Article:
By  on May 7, 2007

Wal-Mart Stores Inc. may have found a way finally to enter the Northern California market: buy the Gottschalks chain of department stores.

Wall Street analysts familiar with the sale process for Gottschalks Inc. said the book, or prospectus, was sent out by UBS Investment Bank about six weeks ago. Several of those sources also confirmed that Wal-Mart was given a copy of the book. In addition, one credit analyst said Wal-Mart "does not typically receive such books."

A sale of Gottschalks to Wal-Mart would mean yet another department store name would disappear from the American retail landscape, observers said.

Why Gottschalks? There is speculation that an acquisition of Gottschalks would give Wal-Mart immediate entry into the northern California market. Gottschalks has 38 stores in California, half of them in northern California, slightly over a quarter in Southern California and a handful are in central California. The retailer has 60 stores, with annual revenue of $687 million. Gottschalks' market capitalization is $183 million, and it carries an enterprise value of $298 million.

Among the northern California sites are stores in Antioch, Capitola, Clovis, Davis, Eureka, Fresno, Modesto, Oakhurst, Redding, Sacramento, Santa Rosa, Stockton, Woodland and Yuba City. In central California, Gottschalks operates in Bakersfield, Hanford, Palmdale and San Luis Obispo. The balance of the California stores are in the southern part of the state, in Palm Springs, Riverside, the San Bernadino area and in other Los Angeles suburbs.

In terms of company-owned real estate, "Gottschalks owns six stores, and they are in California, in Antioch, Eureka, Hanford, Palmdale, San Luis Obispo and Yuba City," said Mark Montagna, analyst at C.L. King & Associates.

Gottschalks operates eight stores in Washington, six in Alaska, four in Oregon and two each in Idaho and Nevada. According to Montagna's estimates, the average store size is 90,000 square feet, although the boxes range from as small as 40,000 square feet to as large as 160,000 square feet.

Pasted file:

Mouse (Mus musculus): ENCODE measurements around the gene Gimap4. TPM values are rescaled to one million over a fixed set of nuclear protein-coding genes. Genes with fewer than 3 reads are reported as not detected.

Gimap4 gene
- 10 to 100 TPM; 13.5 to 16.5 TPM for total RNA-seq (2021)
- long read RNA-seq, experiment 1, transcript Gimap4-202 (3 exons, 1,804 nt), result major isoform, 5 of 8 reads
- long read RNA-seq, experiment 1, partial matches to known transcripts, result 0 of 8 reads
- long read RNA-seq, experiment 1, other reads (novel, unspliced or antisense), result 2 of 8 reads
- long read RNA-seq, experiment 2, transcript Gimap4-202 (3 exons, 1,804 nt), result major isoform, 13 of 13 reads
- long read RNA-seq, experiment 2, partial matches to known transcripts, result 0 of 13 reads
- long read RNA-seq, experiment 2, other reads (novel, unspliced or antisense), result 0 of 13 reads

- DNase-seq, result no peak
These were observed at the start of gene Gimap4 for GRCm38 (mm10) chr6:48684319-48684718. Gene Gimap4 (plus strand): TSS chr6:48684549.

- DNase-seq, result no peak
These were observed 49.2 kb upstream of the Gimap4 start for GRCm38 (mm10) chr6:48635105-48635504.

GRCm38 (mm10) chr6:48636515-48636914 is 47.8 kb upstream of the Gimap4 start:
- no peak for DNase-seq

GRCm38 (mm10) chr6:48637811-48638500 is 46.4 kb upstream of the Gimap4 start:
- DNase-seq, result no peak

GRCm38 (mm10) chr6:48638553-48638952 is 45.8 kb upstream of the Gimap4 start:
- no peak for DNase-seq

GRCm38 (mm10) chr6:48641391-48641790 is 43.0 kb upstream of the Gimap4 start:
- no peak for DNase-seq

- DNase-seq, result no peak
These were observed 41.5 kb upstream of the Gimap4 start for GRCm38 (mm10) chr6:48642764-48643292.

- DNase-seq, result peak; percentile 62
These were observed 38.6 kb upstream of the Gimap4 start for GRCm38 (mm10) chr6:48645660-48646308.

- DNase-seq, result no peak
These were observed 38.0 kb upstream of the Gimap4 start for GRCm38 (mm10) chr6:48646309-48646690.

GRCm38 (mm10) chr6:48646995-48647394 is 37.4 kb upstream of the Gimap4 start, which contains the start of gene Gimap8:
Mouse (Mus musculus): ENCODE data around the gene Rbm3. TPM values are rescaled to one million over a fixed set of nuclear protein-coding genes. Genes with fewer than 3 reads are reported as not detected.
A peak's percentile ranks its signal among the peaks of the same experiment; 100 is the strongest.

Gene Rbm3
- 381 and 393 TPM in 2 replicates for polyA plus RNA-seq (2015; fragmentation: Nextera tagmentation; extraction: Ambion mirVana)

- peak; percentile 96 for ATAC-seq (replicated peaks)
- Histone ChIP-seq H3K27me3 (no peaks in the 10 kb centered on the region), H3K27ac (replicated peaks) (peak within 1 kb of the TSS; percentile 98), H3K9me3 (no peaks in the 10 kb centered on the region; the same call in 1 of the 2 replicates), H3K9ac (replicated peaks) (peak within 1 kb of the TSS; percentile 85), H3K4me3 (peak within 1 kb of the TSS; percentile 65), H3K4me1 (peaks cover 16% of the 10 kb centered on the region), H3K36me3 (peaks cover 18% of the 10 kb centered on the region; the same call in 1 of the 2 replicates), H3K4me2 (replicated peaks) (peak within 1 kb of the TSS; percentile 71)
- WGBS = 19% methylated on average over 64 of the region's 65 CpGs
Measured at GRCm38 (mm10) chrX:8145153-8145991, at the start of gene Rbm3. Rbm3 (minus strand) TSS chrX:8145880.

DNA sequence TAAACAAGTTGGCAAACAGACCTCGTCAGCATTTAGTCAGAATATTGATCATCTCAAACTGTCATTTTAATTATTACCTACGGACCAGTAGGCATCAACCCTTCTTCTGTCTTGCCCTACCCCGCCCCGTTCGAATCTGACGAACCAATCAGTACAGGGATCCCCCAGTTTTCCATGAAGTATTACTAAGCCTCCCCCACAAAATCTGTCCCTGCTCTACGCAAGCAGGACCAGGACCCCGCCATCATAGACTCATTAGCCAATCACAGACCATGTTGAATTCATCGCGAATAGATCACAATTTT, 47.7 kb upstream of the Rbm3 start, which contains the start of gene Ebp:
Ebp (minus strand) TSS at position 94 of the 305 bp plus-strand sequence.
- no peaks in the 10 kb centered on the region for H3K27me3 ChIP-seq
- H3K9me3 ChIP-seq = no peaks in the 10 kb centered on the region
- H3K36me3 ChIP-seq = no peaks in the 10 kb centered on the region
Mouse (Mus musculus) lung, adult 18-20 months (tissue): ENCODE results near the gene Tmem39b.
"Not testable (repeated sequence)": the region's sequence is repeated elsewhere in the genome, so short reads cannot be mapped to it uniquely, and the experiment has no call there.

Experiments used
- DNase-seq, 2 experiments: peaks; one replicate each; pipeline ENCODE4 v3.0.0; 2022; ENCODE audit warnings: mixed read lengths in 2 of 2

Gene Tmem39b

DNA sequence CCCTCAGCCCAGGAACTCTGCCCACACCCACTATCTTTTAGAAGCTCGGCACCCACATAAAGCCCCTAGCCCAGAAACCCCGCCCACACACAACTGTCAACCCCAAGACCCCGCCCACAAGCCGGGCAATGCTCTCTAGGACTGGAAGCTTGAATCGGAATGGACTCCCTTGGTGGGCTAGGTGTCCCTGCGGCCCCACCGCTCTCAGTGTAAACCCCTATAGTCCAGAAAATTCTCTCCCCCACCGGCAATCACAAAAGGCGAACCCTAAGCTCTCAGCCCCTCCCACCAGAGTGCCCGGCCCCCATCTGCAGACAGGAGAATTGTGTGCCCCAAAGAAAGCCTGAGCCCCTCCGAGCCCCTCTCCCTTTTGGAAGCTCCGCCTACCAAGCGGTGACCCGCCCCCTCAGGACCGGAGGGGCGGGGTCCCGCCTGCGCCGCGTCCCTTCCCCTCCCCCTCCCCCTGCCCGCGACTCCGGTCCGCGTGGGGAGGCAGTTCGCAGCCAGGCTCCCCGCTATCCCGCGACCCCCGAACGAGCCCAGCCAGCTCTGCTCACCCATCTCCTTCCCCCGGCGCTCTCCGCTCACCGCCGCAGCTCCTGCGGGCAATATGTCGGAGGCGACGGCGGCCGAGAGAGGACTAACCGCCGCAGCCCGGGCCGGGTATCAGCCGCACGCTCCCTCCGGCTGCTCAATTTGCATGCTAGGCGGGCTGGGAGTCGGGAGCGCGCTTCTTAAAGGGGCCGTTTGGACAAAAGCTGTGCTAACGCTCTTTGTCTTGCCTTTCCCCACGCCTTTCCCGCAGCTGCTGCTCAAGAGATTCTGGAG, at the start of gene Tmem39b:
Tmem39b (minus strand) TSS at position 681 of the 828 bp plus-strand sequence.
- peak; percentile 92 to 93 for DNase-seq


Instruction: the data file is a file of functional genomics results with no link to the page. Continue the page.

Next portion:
To be sure, the California sites wouldn't be large enough to support Wal-Mart's supercenters, but would still give the chain a sizable presence for its other store formats. Wal-Mart could have some competition. British grocery retailer Tesco is gearing up for an expansion into the U.S. And the Dubai investment firm Istithmar is also looking at Gottschalks, as first reported in WWD.Opening bids are expected by early June, financial sources said, some of whom added that Gottschalks was also exploring the option of selling the real estate it doesn't want to develop.

Gottschalks hasn't disclosed whether it prefers to sell the entire company or is just seeking buyers for some of its real estate. In December 2006, the company said it hired UBS to assist its special committee in exploring alternatives.

A spokesman from Wal-Mart declined to comment, and James Famalette, chief executive officer of Gottschalks, could not be reached.

A credit analyst said, "Wal-Mart is definitely interested in the Gottschalks real estate, and not necessarily just in northern California. They are interested in some of the other store locations, too."